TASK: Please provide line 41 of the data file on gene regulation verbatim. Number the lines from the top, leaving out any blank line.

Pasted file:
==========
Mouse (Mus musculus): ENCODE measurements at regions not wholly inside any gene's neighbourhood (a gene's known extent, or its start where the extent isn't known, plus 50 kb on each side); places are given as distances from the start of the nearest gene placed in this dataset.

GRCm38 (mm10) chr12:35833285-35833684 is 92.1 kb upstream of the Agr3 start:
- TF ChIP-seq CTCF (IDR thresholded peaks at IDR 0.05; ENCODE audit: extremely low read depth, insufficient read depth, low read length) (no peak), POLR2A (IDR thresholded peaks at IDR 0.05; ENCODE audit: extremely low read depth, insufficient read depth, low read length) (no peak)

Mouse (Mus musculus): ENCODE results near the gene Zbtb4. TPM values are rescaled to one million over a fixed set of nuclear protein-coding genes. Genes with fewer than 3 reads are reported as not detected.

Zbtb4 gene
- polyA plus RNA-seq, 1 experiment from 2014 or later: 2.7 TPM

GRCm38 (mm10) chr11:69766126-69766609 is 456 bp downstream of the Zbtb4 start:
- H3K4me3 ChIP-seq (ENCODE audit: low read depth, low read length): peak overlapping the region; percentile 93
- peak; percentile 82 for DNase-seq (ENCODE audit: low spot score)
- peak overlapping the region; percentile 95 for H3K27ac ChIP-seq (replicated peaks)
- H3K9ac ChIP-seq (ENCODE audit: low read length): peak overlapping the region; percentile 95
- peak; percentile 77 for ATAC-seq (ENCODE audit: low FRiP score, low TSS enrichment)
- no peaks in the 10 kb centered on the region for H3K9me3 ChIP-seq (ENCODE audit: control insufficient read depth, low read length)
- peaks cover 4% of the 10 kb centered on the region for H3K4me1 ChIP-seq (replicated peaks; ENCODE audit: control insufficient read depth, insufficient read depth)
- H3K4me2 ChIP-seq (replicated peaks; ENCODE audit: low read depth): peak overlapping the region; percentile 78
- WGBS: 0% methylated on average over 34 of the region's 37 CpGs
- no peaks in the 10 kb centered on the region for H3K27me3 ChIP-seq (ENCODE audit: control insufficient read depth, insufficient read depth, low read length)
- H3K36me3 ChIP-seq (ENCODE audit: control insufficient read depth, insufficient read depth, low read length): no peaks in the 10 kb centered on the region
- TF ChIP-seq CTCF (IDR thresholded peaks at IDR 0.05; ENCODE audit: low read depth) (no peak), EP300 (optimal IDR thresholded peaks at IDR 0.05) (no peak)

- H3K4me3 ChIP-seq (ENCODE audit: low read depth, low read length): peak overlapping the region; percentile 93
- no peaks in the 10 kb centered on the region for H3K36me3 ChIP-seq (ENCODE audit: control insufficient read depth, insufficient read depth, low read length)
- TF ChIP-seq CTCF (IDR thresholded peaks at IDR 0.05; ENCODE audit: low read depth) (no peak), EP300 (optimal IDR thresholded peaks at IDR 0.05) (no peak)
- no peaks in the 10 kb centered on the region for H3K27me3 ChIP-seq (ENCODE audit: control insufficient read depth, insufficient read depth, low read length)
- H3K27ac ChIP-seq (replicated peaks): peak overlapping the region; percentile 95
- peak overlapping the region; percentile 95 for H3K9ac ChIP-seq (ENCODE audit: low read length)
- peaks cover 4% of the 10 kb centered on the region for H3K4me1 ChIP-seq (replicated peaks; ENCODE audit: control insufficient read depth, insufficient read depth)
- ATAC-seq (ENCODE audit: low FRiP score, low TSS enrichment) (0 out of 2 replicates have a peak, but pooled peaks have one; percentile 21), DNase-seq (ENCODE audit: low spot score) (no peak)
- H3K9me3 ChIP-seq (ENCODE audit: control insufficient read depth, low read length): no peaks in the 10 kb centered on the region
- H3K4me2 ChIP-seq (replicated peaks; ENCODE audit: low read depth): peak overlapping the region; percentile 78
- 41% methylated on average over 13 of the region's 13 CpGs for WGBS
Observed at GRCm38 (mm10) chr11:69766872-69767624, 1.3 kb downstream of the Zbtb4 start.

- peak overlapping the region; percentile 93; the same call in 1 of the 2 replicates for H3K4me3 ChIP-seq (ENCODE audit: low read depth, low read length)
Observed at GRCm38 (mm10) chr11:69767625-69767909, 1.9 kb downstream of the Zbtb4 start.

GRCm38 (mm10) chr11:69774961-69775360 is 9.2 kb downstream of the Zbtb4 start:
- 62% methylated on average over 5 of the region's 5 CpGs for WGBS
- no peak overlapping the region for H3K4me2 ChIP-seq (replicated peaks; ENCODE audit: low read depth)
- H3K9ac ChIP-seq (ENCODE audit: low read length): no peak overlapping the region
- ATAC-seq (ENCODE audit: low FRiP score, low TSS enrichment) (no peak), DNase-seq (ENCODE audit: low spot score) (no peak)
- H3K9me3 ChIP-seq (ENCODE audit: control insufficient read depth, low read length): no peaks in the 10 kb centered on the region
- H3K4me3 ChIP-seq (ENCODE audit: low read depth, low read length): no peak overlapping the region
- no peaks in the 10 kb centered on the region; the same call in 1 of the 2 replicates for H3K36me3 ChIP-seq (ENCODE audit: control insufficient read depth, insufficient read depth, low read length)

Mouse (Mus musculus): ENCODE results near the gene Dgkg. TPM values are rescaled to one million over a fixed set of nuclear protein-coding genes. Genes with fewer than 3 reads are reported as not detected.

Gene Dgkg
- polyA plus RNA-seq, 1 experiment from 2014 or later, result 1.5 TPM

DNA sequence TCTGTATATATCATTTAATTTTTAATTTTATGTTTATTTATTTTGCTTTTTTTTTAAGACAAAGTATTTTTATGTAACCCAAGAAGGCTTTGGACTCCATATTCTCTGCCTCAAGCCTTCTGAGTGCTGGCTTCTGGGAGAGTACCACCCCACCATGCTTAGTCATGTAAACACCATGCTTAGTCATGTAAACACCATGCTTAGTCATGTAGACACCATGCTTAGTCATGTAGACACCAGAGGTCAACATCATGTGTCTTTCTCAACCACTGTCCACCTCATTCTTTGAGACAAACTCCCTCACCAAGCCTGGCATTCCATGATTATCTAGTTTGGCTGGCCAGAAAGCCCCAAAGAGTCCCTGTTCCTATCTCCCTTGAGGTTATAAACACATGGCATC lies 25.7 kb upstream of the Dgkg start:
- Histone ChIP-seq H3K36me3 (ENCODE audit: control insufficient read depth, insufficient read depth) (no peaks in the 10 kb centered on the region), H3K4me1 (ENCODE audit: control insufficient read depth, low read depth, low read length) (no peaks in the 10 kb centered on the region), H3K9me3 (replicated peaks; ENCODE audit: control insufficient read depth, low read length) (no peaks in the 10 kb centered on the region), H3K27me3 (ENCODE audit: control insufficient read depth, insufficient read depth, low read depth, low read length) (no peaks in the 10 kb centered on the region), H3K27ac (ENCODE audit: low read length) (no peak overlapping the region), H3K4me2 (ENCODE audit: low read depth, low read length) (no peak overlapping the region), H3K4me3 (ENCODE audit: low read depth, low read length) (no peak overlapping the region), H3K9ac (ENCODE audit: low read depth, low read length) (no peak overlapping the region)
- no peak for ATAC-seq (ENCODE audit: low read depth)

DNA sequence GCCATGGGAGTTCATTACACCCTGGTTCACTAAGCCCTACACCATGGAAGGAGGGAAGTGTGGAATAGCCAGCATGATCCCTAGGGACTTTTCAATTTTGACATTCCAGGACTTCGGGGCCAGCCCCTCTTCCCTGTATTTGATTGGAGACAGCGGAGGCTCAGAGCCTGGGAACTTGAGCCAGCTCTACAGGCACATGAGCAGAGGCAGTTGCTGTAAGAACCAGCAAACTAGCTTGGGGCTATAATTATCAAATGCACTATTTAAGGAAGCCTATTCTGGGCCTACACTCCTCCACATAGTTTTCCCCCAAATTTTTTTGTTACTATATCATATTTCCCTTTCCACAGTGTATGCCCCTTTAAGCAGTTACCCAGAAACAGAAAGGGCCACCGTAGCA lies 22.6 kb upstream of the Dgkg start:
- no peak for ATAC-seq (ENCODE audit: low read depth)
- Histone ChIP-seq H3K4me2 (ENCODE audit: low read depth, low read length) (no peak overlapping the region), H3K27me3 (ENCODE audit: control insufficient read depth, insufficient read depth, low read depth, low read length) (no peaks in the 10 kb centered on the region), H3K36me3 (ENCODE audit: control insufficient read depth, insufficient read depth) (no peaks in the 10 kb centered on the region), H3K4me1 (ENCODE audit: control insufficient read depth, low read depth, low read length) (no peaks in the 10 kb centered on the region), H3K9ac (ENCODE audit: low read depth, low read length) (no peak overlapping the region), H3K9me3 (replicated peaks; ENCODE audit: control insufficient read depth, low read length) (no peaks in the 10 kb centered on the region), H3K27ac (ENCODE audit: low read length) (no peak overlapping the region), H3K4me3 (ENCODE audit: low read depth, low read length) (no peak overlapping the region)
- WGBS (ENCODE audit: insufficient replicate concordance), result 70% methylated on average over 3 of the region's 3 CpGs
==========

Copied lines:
- no peaks in the 10 kb centered on the region; the same call in 1 of the 2 replicates for H3K36me3 ChIP-seq (ENCODE audit: control insufficient read depth, insufficient read depth, low read length)